Kylique Lipscombe’s road to college basketball had quite a few bumps. At one point he was left with no place to go and stayed in a homeless shelter for five months. Nevertheless, this Jamaica, Queens Native used perseverance throughout his journey and is now signed to play college basketball this winter.
Kylique Lipscombe: Perseverance
Kylique Lipscombe made the varsity basketball team at Flushing High School as sophomore.
“I told myself, ‘I could make something happen with basketball,'” Lipscombe said. “Basketball means a lot to me, I learned to cherish every moment of it throughout the good times and bad. I used to play basketball so much My mom would tell me that I need to take a break from it, I just couldn’t because it was something I wanted to do and be good at it.”
Lipscombe grew up in Jamaica, Queens, New York; a town on the south side of Queens known for violence and outrage with cops. Although, he wanted to leave.
“I wanted to be different, I wanted to stand out more,” Lipscombe said. “I wanted to make a name for myself.”
Lipscombe reached out to his cousin, a name Hawkeye fans should know – Trey Dickerson; and asked if he could help him find a place to play. Dickerson connected him to a coach at Pure Prep, and Lipscombe made his way to America’s Heartland.
While playing for Pure Prep, Lipscombe was averaging 14.0 points per game and 4.6 rebounds.
“Playing for Coach Greer and Tony Bell was the best decision I ever made,” Lipscombe said. “I learned so much from them throughout the season. I have gotten so much better ever since I started playing for them.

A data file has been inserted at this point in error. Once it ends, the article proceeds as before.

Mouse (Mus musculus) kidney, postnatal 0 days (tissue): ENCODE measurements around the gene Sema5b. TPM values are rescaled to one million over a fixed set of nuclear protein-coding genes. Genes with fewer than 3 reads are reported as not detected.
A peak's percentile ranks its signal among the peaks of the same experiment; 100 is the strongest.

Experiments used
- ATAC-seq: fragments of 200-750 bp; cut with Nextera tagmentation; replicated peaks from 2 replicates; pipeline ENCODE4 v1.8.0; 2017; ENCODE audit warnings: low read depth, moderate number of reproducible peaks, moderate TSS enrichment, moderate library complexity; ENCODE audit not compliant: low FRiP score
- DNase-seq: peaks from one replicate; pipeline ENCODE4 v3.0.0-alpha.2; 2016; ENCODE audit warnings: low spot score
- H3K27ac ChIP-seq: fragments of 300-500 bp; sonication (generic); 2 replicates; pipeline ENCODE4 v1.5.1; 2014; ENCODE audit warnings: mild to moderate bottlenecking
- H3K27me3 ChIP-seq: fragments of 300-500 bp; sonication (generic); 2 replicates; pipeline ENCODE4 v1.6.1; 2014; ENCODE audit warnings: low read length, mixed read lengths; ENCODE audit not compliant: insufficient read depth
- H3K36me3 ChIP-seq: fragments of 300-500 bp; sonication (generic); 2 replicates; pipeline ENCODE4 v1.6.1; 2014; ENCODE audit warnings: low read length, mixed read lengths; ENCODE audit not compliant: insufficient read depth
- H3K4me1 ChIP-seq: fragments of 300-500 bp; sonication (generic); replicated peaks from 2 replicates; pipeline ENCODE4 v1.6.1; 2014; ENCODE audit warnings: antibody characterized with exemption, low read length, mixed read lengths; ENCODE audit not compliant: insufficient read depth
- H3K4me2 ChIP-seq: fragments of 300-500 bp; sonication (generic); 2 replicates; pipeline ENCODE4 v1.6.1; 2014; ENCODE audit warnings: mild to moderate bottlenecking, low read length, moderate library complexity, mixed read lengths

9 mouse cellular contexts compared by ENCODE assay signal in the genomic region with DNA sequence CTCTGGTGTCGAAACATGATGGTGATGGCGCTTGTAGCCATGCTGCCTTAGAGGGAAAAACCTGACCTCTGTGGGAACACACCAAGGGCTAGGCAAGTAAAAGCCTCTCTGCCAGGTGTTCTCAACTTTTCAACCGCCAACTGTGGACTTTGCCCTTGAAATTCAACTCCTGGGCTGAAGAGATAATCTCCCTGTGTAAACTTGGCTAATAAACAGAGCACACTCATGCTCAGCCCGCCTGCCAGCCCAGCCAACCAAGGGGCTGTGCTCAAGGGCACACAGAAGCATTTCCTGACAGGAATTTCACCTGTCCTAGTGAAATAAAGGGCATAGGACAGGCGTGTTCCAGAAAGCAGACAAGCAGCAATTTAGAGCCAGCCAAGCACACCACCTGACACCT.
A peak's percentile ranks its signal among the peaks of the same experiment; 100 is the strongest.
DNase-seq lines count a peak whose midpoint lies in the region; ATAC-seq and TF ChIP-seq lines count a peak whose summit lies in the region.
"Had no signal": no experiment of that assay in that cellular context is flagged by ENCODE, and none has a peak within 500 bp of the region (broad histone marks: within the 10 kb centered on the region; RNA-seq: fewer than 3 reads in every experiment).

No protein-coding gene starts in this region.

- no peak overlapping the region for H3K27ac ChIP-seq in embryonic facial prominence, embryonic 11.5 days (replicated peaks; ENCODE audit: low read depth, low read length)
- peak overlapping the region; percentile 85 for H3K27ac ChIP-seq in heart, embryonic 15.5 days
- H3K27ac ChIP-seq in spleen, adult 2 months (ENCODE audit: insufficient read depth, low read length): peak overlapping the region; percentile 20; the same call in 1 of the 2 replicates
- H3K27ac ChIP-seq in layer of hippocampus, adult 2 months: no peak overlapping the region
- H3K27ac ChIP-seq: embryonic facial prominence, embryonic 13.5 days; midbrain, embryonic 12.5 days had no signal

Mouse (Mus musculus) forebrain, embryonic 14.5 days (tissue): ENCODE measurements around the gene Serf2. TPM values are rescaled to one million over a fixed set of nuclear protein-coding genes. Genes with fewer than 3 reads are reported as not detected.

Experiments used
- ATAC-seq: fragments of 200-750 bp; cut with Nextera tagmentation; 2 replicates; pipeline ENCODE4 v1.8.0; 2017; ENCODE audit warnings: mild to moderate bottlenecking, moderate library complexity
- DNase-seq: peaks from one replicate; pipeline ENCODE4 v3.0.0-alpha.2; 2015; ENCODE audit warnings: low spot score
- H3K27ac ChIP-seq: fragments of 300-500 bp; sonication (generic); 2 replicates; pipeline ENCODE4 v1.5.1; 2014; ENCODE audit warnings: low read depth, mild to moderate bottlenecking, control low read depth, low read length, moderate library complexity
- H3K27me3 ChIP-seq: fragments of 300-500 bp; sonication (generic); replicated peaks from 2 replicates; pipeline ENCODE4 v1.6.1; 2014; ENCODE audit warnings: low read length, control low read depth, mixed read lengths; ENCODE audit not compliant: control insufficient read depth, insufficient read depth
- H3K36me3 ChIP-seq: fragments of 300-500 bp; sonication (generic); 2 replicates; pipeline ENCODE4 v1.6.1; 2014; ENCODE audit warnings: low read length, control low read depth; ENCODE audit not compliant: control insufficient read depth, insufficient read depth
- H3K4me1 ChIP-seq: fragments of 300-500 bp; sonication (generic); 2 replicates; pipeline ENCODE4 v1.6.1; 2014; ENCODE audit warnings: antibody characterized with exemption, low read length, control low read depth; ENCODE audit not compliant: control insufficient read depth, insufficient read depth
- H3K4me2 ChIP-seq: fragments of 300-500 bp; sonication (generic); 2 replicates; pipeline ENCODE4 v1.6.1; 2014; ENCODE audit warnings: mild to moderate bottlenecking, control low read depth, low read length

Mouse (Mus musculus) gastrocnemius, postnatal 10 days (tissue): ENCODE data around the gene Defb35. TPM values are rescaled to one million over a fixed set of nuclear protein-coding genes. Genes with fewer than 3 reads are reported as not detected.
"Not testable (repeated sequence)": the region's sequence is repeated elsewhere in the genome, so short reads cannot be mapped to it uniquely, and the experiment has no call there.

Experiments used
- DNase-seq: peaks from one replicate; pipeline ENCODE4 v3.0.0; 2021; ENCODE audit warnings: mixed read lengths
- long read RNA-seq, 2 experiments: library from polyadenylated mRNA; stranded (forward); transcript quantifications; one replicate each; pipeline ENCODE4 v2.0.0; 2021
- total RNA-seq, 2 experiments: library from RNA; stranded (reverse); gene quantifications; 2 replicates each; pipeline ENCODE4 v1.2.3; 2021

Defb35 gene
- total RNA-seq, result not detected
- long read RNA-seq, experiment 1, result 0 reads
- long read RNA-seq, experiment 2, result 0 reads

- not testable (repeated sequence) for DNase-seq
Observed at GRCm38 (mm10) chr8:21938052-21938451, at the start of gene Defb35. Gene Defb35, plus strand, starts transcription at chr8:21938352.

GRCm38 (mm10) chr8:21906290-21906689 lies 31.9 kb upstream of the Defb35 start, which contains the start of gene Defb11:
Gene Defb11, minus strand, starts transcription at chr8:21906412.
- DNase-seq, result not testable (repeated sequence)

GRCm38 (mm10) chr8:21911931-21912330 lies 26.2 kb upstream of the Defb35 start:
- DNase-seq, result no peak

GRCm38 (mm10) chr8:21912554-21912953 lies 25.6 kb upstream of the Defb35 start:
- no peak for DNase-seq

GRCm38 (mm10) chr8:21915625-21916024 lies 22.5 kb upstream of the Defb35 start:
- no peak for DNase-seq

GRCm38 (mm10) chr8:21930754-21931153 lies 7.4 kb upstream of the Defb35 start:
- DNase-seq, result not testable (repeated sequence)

After the season ended, Lipscombe did not have any college looks and decided to go back to New York.
“It was still winter time when I came back home and everyone missed me ,” Lipscombe said. “I was glad to be home for a few days but nothing changed to me, everything was still the same.”
“One day I came downstairs and asked my mom why it was freezing in the house , she was wrapped up in three blankets and told me there was no heat,” Lipscombe said. “Inside I wanted to just break down and cry, but I told myself ‘I’ve got to go back to Iowa.’ I decided to go back out there on my own without a place to stay.”
Lipscombe then spent a few months in a homeless shelter sacrificing everything just to get into school where he could play basketball.
“Living in the shelter had its ups and downs,” Lipscombe said. “We had a curfew that we had to be in by 7:00pm, and had to wake up at 5:00am each morning for our non-paid work schedule.”
“But, it shocked me to see how people could have nothing and still enjoy life,” Lipscombe said.
He spent his spare time at the YMCA, where he met local players, Malachi Canada, Lo Choul, Khalid Edwards, Jervon Looney and Jordan Johnson. He became good friends with each of them over the course the year, but none of them knew he was homeless.
“I didn’t want that to effect what I was trying to accomplish, he kept faith and stayed strong,” Lipscombe said.
Choul ended up hearing about Lipscombe being homeless and then told his mentor, Bill Pieper. He agreed to give Lipscombe a place to stay for the time being. Lipscombe has stayed with Pieper ever since.
“I love Iowa, I like the atmosphere, it’s peaceful,” Lipscombe said. “Everybody is so helpful out here, and it was the best decision I ever made coming here.”
The YMCA Capital City League
Over the summer, Lipscombe got drafted in the YMCA Capital City League (YCCL), a summer basketball league that features Iowa State and Drake stars along with talented, surrounding players.
He played well through the season, and stepped up the most on a night when his team was without their Iowa State players and were competing with six players total.
On top of scoring 18 points, Lipscombe stepped up to guide the team, acting as their captain, and encouraging teammates at every opportunity he could. It was very evident that he had what it takes.
About a week later, he was getting recognition by a college coach from Little Priest Tribal College, a school right on the Iowa-Nebraska border.
On July 14th Lipscombe took a visit to the school. He was offered a scholarship, which he signed on the spot.
“I kept Faith and I kept grinding, that’s perseverance,” Lipscombe said.